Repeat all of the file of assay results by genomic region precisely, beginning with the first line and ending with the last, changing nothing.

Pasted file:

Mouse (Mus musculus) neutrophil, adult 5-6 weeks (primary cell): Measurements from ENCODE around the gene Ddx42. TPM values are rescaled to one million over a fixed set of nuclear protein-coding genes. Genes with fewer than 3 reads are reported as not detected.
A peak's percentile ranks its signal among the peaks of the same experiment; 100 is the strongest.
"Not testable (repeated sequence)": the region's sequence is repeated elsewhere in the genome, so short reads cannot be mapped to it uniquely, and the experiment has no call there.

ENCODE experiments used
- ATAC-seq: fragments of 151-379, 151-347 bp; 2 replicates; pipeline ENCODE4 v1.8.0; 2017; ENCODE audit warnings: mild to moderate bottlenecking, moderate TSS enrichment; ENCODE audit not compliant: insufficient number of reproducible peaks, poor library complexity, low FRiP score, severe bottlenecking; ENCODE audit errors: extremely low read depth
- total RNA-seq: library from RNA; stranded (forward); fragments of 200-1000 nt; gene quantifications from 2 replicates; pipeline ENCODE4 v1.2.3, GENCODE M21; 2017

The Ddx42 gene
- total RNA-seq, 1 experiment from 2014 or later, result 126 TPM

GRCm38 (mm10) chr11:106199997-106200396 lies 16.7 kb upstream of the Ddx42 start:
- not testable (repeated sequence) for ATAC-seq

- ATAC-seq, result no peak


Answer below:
Mouse (Mus musculus) neutrophil, adult 5-6 weeks (primary cell): Measurements from ENCODE around the gene Ddx42. TPM values are rescaled to one million over a fixed set of nuclear protein-coding genes. Genes with fewer than 3 reads are reported as not detected.
A peak's percentile ranks its signal among the peaks of the same experiment; 100 is the strongest.
"Not testable (repeated sequence)": the region's sequence is repeated elsewhere in the genome, so short reads cannot be mapped to it uniquely, and the experiment has no call there.

ENCODE experiments used
- ATAC-seq: fragments of 151-379, 151-347 bp; 2 replicates; pipeline ENCODE4 v1.8.0; 2017; ENCODE audit warnings: mild to moderate bottlenecking, moderate TSS enrichment; ENCODE audit not compliant: insufficient number of reproducible peaks, poor library complexity, low FRiP score, severe bottlenecking; ENCODE audit errors: extremely low read depth
- total RNA-seq: library from RNA; stranded (forward); fragments of 200-1000 nt; gene quantifications from 2 replicates; pipeline ENCODE4 v1.2.3, GENCODE M21; 2017

The Ddx42 gene
- total RNA-seq, 1 experiment from 2014 or later, result 126 TPM

GRCm38 (mm10) chr11:106199997-106200396 lies 16.7 kb upstream of the Ddx42 start:
- not testable (repeated sequence) for ATAC-seq

- ATAC-seq, result no peak